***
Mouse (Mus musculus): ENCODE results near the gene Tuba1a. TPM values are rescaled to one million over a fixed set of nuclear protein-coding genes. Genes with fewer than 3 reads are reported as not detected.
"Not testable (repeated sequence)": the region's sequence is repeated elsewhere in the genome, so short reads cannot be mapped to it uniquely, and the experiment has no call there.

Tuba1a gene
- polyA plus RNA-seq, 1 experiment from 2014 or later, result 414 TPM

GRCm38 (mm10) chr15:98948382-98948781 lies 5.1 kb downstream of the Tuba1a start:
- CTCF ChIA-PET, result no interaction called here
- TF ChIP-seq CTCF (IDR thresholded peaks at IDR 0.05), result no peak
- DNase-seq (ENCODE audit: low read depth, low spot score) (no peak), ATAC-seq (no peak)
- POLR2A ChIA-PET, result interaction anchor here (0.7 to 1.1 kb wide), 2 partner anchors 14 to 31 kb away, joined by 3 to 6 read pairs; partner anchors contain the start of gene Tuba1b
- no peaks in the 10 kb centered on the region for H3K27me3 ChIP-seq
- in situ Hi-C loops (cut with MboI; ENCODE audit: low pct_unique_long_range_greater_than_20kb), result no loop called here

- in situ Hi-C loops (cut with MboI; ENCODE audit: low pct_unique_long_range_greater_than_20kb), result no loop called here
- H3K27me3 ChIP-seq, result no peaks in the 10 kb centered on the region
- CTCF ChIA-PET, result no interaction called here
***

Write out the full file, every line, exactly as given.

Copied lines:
Mouse (Mus musculus): ENCODE results near the gene Tuba1a. TPM values are rescaled to one million over a fixed set of nuclear protein-coding genes. Genes with fewer than 3 reads are reported as not detected.
"Not testable (repeated sequence)": the region's sequence is repeated elsewhere in the genome, so short reads cannot be mapped to it uniquely, and the experiment has no call there.

Tuba1a gene
- polyA plus RNA-seq, 1 experiment from 2014 or later, result 414 TPM

GRCm38 (mm10) chr15:98948382-98948781 lies 5.1 kb downstream of the Tuba1a start:
- CTCF ChIA-PET, result no interaction called here
- TF ChIP-seq CTCF (IDR thresholded peaks at IDR 0.05), result no peak
- DNase-seq (ENCODE audit: low read depth, low spot score) (no peak), ATAC-seq (no peak)
- POLR2A ChIA-PET, result interaction anchor here (0.7 to 1.1 kb wide), 2 partner anchors 14 to 31 kb away, joined by 3 to 6 read pairs; partner anchors contain the start of gene Tuba1b
- no peaks in the 10 kb centered on the region for H3K27me3 ChIP-seq
- in situ Hi-C loops (cut with MboI; ENCODE audit: low pct_unique_long_range_greater_than_20kb), result no loop called here

- in situ Hi-C loops (cut with MboI; ENCODE audit: low pct_unique_long_range_greater_than_20kb), result no loop called here
- H3K27me3 ChIP-seq, result no peaks in the 10 kb centered on the region
- CTCF ChIA-PET, result no interaction called here